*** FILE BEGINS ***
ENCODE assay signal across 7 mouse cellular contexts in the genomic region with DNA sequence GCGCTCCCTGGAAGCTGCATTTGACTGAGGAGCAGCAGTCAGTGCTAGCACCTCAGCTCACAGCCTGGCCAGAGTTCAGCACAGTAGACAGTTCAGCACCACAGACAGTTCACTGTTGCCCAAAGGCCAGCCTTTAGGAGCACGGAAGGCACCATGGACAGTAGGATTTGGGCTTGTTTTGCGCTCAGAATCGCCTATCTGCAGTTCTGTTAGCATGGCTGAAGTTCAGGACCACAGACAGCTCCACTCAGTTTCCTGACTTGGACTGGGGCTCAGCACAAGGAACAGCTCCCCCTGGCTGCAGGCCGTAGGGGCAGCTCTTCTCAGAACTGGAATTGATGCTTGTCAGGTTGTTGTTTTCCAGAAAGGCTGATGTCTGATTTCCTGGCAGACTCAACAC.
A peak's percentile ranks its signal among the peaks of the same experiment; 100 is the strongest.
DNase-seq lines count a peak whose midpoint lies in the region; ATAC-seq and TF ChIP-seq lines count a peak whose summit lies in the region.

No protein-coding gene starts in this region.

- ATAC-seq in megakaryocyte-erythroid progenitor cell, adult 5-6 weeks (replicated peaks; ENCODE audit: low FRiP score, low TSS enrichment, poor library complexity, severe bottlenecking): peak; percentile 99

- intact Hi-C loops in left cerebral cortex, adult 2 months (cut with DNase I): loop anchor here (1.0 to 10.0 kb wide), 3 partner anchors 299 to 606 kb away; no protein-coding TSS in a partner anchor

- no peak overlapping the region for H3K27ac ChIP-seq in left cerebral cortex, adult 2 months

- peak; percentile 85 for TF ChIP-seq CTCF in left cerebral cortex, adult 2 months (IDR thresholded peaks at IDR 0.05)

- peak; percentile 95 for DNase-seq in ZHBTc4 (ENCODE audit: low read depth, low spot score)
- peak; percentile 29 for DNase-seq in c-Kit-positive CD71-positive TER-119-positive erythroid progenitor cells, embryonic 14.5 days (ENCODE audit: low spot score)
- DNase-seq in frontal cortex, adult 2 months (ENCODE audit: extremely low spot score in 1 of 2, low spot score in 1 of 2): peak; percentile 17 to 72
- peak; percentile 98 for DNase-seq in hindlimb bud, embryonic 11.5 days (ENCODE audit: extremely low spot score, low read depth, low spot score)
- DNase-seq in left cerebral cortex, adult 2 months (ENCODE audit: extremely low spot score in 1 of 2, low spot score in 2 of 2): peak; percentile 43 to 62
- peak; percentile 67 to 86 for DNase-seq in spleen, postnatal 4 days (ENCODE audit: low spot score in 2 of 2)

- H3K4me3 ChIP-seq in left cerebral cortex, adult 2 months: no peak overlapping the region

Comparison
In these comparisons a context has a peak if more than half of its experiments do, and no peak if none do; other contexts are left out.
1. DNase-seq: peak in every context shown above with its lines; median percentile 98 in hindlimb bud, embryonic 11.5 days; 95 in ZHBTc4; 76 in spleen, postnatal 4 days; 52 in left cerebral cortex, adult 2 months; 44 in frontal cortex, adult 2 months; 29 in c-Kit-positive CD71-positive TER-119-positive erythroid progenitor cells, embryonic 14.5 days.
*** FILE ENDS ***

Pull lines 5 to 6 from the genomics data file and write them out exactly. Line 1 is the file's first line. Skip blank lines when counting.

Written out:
- ATAC-seq in megakaryocyte-erythroid progenitor cell, adult 5-6 weeks (replicated peaks; ENCODE audit: low FRiP score, low TSS enrichment, poor library complexity, severe bottlenecking): peak; percentile 99

- intact Hi-C loops in left cerebral cortex, adult 2 months (cut with DNase I): loop anchor here (1.0 to 10.0 kb wide), 3 partner anchors 299 to 606 kb away; no protein-coding TSS in a partner anchor